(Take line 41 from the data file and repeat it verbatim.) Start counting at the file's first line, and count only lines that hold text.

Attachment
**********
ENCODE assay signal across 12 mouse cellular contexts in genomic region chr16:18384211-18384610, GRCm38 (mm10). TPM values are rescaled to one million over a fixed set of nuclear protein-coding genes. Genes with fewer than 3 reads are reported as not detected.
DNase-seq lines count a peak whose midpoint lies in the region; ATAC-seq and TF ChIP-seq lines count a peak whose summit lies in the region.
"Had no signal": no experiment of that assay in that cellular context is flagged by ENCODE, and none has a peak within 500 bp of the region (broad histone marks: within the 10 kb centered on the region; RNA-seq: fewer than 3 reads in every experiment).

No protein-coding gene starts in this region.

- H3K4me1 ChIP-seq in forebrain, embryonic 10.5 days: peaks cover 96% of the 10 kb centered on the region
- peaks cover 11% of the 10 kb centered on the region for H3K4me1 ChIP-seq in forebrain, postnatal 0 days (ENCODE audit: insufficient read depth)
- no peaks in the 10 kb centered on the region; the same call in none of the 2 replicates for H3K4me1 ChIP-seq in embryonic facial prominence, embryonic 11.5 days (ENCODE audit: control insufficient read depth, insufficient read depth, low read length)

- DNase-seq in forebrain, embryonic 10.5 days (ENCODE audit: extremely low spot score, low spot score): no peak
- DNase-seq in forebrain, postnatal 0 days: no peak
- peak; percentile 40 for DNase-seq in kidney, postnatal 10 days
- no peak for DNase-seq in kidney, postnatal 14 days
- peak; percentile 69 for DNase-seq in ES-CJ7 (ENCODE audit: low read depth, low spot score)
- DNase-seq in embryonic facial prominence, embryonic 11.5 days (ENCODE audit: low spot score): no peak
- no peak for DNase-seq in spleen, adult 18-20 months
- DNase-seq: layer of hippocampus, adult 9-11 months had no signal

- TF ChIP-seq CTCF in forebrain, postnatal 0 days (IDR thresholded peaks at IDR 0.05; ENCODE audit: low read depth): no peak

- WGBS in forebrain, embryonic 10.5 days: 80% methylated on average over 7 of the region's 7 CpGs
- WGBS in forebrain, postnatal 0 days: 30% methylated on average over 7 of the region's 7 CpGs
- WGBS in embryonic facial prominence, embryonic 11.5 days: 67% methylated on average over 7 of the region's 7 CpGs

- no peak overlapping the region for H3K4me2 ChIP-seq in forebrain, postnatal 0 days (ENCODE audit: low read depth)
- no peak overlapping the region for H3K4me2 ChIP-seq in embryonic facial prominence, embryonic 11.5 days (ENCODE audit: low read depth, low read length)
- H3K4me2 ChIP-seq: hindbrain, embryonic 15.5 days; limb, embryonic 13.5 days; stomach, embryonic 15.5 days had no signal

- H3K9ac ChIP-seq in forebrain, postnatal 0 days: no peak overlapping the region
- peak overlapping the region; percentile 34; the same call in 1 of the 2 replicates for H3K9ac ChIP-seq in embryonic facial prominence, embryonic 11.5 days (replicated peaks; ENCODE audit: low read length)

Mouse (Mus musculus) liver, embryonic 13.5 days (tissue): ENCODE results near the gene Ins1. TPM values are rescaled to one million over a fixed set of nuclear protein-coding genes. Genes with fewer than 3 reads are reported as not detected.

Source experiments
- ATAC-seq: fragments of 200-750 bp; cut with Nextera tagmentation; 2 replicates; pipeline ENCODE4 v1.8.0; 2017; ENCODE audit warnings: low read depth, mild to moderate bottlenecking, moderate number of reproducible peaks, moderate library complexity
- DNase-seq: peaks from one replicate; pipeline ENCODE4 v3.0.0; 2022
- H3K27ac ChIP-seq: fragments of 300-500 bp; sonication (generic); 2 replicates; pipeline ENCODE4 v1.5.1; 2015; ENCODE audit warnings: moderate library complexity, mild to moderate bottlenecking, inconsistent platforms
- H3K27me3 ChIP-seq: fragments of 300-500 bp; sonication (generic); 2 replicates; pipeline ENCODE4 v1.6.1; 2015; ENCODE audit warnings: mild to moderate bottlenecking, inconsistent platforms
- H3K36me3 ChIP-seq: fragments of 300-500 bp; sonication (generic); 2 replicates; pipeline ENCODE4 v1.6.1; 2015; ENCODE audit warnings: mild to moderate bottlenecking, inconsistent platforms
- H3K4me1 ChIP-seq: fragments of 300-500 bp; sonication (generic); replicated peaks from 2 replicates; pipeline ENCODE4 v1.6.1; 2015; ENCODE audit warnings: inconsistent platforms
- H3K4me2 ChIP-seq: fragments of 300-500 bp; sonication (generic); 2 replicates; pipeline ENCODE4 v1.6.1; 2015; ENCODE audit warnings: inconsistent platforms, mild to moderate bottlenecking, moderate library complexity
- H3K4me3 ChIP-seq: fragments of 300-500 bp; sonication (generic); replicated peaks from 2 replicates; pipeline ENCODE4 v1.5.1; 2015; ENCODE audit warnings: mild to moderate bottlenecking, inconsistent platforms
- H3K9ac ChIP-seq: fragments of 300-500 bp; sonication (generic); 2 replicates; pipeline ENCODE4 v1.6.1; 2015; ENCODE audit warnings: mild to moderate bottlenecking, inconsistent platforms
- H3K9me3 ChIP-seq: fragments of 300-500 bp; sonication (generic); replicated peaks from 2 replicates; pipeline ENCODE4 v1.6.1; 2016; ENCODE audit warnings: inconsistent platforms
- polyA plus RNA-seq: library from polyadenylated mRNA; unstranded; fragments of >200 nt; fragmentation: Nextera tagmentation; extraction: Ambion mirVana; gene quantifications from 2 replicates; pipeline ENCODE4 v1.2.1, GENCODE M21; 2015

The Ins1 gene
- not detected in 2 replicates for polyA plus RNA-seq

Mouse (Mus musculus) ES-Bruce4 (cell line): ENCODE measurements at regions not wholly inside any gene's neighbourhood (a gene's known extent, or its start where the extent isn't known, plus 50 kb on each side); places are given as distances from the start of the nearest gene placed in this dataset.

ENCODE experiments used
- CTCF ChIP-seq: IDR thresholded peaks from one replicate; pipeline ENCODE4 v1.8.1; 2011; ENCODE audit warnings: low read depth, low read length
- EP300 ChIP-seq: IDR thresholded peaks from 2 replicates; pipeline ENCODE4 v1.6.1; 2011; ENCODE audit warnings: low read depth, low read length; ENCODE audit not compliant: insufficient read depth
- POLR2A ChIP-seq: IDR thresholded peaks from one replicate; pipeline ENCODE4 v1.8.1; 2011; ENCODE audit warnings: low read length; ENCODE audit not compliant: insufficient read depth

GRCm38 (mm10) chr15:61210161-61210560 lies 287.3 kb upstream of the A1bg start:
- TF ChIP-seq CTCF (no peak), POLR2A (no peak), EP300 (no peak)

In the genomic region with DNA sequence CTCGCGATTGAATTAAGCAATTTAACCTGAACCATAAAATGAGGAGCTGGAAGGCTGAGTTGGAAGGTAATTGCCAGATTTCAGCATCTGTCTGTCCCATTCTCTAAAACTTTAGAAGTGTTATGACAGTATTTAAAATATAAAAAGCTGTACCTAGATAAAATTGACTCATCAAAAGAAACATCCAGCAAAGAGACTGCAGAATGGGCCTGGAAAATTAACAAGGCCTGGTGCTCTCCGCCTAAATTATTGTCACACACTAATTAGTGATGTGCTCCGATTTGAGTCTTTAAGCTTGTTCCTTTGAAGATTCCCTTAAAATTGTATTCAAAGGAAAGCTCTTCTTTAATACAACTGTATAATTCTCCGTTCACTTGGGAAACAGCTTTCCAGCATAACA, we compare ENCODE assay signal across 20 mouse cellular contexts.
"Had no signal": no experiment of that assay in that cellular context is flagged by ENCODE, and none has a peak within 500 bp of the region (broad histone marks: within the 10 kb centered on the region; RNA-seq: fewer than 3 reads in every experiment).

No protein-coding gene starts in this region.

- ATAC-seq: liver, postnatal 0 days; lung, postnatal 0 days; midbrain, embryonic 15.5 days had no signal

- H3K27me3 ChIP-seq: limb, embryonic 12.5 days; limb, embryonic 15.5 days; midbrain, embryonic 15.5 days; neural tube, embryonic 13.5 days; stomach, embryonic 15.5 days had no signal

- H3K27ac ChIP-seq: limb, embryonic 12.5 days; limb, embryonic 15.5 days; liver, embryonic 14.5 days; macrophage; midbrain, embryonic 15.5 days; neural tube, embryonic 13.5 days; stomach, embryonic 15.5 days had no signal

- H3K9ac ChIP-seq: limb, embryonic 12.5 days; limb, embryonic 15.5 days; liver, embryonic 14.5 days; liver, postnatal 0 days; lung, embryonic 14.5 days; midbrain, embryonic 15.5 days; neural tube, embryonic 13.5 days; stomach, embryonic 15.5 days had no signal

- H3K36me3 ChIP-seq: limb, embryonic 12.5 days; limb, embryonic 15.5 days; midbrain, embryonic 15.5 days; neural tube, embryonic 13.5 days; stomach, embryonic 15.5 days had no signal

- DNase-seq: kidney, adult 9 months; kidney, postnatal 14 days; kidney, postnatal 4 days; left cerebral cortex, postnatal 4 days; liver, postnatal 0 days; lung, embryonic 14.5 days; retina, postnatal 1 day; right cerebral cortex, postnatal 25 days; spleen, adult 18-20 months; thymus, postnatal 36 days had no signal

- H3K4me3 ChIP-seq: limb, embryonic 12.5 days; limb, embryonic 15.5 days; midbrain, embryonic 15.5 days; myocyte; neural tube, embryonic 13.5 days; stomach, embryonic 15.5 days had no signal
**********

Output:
ENCODE experiments used